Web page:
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Pregnancy fears laid to rest
Shilpa Shet
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June 27, 2007

Will it go alright?

This is the first question every woman asks herself when she learns she is pregnant. Expecting a child is a joyous experience, but it also a time when a mother-to-be must take the utmost care of herself and her unborn child.

It is therefore necessary to get all your questions regarding pregnancy answered, either by your obstetrician, or any other reliable, trusted source.

Dr Meenakshi Rao, a Mumbai-based consulting gynaecologist and obstetrician, says, "When it comes to pregnancy, general awareness has increased greatly, as compared to a few years ago. However, I still like to stress that good antenatal care is essential for all pregnant women."

Here, Dr Rao lays some common pregnancy-related fears she often comes across, to rest:

~ What does bleeding during pregnancy indicate? Is it a cause for concern?

Mild spotting during the first month of pregnancy is called 'implantation bleeding', and is not a cause for worry, but you should inform your doctor about it. "Bleeding could indicate a low-lying or displaced placenta, and in extreme cases, a serious problem with the foetus. It should be reported immediately to your doctor," Dr Rao advises.

~ Should an expectant mother be alarmed about abdominal pain?

Mild abdominal pain during pregnancy could be due to gas. "However, intense abdominal pain like the pain one feels during menstruation should not be ignored," says Dr Rao. "Especially if the pain is accompanied by a hardening of the uterus. It could be an indication that labour is coming on. And this need not happen only in the ninth month, it can happen prematurely too." Once again, contact your doctor immediately.

~ For how long does the morning sickness phase last?

The morning sickness routine varies among women. For some, it lasts for the whole of the first trimester. Others experience it for only a few weeks, or for as little as a few days. Many women do not feel any kind of sickness at all.

~ Will a past history of miscarriages and abortions affect my current pregnancy?

"You do need to be careful if you have a history of past miscarriages and/or abortions," says Dr Rao. Adequate antenatal care is especially required for the first few months. "The first six weeks are critical," she asserts, "We need to be careful in today's fast-paced world. However, there is no need to panic -- if necessary measures are taken, you have very little to worry about."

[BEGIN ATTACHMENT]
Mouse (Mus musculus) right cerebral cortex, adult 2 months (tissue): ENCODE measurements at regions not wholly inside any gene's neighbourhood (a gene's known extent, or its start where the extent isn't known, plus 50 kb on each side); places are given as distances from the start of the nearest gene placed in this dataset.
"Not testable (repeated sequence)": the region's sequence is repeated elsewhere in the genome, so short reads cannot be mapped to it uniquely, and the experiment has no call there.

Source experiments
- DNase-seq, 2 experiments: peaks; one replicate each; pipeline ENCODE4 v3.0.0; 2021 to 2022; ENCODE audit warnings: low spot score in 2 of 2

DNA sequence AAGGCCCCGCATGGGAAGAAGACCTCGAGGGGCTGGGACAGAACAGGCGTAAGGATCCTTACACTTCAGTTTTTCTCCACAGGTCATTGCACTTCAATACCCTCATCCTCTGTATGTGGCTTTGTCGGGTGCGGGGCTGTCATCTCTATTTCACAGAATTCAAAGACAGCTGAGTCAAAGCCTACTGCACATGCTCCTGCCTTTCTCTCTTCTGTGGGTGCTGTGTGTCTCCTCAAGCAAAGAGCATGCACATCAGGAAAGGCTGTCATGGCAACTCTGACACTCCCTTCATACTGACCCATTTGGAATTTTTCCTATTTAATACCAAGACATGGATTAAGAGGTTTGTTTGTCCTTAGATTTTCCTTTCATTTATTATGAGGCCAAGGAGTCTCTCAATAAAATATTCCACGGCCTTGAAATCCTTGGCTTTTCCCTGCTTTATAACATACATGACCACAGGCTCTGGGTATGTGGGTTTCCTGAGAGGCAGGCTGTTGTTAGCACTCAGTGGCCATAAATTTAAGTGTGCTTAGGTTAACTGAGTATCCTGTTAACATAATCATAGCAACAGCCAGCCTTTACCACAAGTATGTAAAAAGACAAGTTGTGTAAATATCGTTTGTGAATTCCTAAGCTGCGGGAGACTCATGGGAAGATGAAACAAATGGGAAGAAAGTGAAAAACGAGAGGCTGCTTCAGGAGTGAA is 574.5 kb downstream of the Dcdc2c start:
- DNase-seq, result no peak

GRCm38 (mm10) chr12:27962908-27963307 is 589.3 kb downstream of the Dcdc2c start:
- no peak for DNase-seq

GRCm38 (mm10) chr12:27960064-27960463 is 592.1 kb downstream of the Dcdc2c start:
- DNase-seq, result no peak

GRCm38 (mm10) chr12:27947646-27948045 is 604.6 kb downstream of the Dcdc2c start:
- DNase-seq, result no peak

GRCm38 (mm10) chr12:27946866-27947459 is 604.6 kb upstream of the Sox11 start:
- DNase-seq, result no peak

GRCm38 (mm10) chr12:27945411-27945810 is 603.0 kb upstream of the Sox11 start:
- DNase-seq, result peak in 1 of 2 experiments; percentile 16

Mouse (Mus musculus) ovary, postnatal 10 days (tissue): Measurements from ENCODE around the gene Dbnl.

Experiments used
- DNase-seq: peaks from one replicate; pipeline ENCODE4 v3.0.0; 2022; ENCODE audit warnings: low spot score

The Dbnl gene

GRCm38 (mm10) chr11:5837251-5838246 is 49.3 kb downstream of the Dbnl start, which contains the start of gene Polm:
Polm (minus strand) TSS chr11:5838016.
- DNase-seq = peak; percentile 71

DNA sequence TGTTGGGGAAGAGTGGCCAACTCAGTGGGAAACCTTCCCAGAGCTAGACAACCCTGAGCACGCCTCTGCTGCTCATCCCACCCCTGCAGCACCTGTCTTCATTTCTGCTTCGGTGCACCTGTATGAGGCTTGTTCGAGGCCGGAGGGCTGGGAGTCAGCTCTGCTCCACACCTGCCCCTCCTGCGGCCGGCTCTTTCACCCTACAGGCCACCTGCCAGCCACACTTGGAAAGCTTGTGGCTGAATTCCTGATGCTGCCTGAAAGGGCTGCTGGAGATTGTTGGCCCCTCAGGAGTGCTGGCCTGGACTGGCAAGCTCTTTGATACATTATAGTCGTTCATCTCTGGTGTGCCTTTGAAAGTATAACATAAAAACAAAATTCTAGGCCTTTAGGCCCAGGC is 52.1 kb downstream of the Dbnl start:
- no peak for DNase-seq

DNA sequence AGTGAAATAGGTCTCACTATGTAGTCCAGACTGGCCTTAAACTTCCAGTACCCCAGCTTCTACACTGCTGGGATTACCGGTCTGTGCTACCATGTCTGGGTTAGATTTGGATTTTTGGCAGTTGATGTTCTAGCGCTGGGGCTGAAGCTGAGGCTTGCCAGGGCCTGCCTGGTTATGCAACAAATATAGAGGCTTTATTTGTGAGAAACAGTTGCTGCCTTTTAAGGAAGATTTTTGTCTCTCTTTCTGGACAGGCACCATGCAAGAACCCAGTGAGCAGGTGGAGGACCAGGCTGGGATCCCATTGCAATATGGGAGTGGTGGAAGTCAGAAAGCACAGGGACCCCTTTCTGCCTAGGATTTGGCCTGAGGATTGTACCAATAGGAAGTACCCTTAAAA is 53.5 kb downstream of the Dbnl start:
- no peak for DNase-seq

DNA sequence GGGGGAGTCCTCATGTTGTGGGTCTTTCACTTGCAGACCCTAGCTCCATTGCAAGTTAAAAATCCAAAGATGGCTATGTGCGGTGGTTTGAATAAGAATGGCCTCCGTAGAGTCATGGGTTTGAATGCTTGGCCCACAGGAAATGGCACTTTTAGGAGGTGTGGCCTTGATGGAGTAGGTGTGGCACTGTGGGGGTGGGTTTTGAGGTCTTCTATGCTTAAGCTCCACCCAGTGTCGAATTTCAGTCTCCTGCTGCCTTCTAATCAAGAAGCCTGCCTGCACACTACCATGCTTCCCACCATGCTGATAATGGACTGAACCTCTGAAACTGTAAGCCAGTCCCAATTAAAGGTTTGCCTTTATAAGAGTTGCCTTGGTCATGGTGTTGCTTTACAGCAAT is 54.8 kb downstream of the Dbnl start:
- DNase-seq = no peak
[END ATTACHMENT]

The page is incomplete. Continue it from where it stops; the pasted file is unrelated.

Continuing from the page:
~ Do ultra sonographies (USGs) affect the baby's growth?

"Research indicates that a USG or sonography is not harmful," says Dr Rao. "It is an important tool that helps us examine signs like bleeding, and the progress of the baby. Normally, 2-3 USGs are just fine -- one in the first trimester, the next in the fifth month of pregnancy, and the last in the third trimester."

~ Expectant mothers should not eat oily and/ or spicy foods. Is this true?

Spicy and oily foods should definitely be avoided during the first trimester of pregnancy. "Such foods bring on nausea," says Dr Rao. "You should eat healthy foods throughout your pregnancy. Avoid eating out, since contaminated meals can cause diarrhoea or worse. Generally, remain aware of health risks, and act accordingly."

~ Is food cooked or heated in a microwave safe for a pregnant woman?

Yes, microwave food is rather safe. "In fact, you tend to use less oil when cooking in a microwave," says Dr Rao.

~ Can expectant mothers indulge in sex during pregnancy?

"Sex is not advised during the first trimester of pregnancy," says Rao. "After that, depending on what your doctor says, you can start having sex -- but the hygiene and comfort of the mother should be looked to at all times."

~ Can a pregnant woman sleep on her stomach? 

It is not advisable to sleep on your stomach during pregnancy, specifically during the first and third trimesters. "Experts recommend lying on your side," says Dr Rao. "Lying on your left side increases blood circulation to the baby, and is hence advisable."


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